A slowdown would be expected in a downturn, but the start of the decline predates the start of the recession at the end of 2007; the peak year for business starts was 2006.
The dwindling birth rate for new businesses matters because young companies are disproportionately responsible for job creation. Indeed, companies less than five years old have generated all of the net jobs in the US economy since the 1970s, according to research published by the Kauffman Foundation.
“Young businesses are the most volatile part of the economy,” says John Haltiwanger of the University of Maryland. “What happens to start-ups is that most of them fail, but among the ones that survive are the fastest-growing businesses in the economy.”
As the rate of new company formation has been slowing, the number of jobs created by each start-up has been falling too – again a trend that began well before the start of the recession. The result is that the total number of jobs created by start-ups, which had been running at 3m-3.5m per year, dropped to just 2.3m in 2009.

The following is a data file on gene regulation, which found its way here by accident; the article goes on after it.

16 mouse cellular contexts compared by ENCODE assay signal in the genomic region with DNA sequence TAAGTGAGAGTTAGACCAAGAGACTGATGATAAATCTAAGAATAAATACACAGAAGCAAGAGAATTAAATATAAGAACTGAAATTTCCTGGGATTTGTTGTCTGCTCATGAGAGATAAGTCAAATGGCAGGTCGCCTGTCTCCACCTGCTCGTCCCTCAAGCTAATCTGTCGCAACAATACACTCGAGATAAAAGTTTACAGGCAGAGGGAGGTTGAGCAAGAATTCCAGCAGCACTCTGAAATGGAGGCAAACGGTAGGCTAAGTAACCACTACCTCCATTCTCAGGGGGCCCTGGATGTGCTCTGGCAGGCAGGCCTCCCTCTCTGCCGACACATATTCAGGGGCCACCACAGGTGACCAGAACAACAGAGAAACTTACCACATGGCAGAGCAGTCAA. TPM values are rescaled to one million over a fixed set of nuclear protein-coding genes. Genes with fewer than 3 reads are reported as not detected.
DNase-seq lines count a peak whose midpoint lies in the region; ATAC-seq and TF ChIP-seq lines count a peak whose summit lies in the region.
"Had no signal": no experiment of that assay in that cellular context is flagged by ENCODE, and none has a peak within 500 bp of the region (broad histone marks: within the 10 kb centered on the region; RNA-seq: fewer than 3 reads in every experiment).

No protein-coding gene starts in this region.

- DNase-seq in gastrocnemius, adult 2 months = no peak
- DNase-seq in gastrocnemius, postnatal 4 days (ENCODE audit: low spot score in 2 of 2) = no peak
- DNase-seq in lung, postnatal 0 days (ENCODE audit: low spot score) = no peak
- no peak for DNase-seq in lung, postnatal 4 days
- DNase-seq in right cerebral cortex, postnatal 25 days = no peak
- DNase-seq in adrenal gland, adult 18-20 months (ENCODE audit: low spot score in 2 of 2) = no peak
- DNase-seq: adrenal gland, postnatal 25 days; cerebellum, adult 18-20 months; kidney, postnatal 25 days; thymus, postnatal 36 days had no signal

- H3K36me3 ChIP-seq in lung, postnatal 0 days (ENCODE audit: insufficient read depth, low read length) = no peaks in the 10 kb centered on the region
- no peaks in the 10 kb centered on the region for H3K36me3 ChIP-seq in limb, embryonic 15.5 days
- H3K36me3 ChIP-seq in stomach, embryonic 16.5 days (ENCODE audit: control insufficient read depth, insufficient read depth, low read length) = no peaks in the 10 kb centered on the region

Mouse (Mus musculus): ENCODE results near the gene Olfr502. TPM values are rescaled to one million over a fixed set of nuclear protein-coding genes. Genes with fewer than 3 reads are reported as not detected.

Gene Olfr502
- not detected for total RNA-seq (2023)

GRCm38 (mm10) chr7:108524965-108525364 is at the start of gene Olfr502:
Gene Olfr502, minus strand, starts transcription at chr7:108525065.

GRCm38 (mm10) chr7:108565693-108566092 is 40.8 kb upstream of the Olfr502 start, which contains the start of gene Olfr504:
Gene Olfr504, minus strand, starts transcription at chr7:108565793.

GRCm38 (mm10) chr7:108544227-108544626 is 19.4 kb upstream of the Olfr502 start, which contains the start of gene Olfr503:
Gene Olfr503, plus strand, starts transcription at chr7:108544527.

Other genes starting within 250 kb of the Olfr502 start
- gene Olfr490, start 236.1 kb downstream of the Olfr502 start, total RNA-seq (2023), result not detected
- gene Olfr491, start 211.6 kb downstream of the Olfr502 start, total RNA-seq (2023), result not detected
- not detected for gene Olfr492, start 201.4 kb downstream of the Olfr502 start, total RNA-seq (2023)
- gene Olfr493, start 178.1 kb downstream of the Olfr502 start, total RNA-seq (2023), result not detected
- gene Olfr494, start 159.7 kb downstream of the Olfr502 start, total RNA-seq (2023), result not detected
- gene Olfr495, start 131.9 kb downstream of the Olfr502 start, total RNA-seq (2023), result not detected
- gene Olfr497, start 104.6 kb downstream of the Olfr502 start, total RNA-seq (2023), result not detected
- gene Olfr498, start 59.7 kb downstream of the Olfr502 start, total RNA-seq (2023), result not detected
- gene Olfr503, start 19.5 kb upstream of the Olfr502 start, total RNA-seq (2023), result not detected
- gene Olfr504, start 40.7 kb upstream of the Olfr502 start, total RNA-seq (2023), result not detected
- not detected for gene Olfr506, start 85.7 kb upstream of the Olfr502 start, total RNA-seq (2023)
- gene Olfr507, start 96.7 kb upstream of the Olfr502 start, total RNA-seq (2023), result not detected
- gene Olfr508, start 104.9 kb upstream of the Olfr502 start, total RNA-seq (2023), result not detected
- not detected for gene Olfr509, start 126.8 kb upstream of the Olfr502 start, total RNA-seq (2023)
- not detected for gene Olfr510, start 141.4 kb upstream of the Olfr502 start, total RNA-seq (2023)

The waning force of creative destruction in the US can be seen clearly in employment data. For most of the 1990s, job creation ran at about 8 per cent of employment, with job destruction a little lower at about 7.5 per cent, as the total number of people in work rose. Starting in about 2000, both job creation and destruction began to drift downwards, and carried on falling even as employment recovered after the 2000-01 recession.
As Prof Haltiwanger puts it, the US started to look “more European”, meaning that job turnover, traditionally higher in America, was slowing.
In the 2007-09 recession, job creation plunged while job destruction soared – as would be expected – but the trend since has been less predictable.
Washington has spent most of 2011 fighting over the US deficit but Congress has spent precious little time looking for ways to get Americans back to work
Job destruction has fallen and is now well below its rate in the 1990s, when the economy was much stronger. Job creation, however, also remains very weak, at only about 6.5 per cent of employment. That statistic is the immediate cause of America’s persistently high unemployment.